Let’s damn well hope it was a one-time deal for Washington and that he learned you can’t screw around like that, especially when you’re supposed to be setting a strong example for your players. By the way, between the jheri curl, tinted glasses, and old school mustache, was there any question about Washington’s coke use? The dude probably swigs Crown Royal between innings too. Please leave your Josh Hamilton jokes in the comments. I’m sure there are many.

Rangers manager Ron Washington tested positive for cocaine last July [SI]

Herb Pope Gets Two Nut Shots in on Texas Tech’s Darko Cohadarevic

There must be something about balls, groins, and nuts on Tuesday because they seem to be everywhere. First, it was Steve Nash making a video of his balls in everyone’s face. As if that wasn’t enough, Texas Tech’s NIT win over Seton Hall was marred yet assisted by a few low blows from Pirates forward Herb Pope who decided to take a few nut shots at Texas Tech forward Darko Cohadarevic. Check out Pope punching Cohadarevic in the groin not once, but twice, in successive possessions. Here is the Seton Hall/Texas Tech Herb Pope nut shot video:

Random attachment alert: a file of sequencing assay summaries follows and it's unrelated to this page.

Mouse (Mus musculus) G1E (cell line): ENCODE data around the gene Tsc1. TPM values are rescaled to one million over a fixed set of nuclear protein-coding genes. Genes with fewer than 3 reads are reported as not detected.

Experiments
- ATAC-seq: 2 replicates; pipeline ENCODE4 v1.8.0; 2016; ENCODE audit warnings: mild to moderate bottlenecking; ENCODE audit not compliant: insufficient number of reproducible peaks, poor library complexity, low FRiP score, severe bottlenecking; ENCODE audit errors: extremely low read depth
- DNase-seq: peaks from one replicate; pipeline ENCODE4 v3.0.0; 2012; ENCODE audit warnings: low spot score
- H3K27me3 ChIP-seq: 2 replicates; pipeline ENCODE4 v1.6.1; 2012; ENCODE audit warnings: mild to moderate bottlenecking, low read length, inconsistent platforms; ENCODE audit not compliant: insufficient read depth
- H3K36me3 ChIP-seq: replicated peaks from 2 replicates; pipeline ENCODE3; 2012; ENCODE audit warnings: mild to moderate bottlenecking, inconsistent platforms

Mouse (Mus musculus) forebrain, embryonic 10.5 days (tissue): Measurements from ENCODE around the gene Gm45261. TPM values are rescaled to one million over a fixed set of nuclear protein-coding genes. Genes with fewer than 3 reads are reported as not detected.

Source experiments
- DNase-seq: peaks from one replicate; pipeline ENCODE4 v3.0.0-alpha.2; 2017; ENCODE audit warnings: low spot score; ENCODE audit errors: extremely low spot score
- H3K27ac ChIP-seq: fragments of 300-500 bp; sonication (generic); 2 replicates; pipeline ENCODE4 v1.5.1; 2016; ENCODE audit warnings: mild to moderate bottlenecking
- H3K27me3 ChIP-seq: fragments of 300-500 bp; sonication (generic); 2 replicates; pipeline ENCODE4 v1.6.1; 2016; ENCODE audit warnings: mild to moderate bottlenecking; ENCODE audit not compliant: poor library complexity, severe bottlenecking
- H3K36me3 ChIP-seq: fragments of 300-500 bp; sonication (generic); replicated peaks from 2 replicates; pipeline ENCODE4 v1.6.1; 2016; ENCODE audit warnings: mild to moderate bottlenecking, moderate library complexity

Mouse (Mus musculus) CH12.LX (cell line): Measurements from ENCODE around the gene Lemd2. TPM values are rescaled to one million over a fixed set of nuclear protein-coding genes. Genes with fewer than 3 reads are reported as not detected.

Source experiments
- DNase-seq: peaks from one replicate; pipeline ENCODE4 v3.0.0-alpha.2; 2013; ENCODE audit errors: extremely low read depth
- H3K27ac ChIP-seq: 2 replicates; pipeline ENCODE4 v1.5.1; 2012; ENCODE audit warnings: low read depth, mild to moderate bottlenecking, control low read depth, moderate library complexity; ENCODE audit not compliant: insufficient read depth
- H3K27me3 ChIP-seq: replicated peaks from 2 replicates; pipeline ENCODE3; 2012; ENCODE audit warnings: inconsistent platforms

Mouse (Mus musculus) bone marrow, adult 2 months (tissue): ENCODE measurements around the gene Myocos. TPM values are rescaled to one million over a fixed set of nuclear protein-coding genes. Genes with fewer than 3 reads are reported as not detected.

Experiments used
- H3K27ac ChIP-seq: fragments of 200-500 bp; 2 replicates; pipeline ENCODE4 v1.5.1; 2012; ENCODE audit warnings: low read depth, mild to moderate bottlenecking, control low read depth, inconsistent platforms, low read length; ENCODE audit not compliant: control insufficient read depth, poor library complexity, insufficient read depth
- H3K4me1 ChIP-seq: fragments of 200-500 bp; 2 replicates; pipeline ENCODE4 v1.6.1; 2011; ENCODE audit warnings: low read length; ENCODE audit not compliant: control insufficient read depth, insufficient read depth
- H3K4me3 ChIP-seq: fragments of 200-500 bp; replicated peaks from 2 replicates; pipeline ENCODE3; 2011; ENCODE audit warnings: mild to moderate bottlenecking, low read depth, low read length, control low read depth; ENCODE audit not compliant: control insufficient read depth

Here’s the best part, not only did the referees think Darko was faking it, but Cohadarevic said he actually liked it, “He just took a swing,” Cohadarevic said. “He just tried to win a game in the heat of the game and play hard, maybe a little dirty, but I like that.” I’m sure you like the competitive nature of the game but you could do without the nut shots. Everyone could.

Red Raiders floor Seton Hall in NIT [Lubbock Avalanche Journal]

Watch Out for Steve Nash’s Balls

Steve Nash is beginning to rival Chris Bosh with his humorous YouTube videos. Not long ago, Nash released a video of teammate Leandro Barbosa dressed up as an avatar character on the team’s flight. This time around, as the Vegas-bound Jimmy Traina of Hot Clicks pointed out, Nash made a video goofing on his apparent predilection for sticking his balls in everyone’s face. It’s similar to the close talker episode from Seinfeld, only with male packages. Enjoy the Steve Nash balls video:

Why is it that Robin Lopez is always getting picked on in these videos? Is it because he’s the most gullible or is it because he’s the best actor? The world may never find out!

Balls Talk [Steve Nash's YouTube]
Tuesday PM Hot Clicks: Beautiful Brackets [SI Extra Mustard Hot Clicks]

3,000 Stories of Crappiness and Counting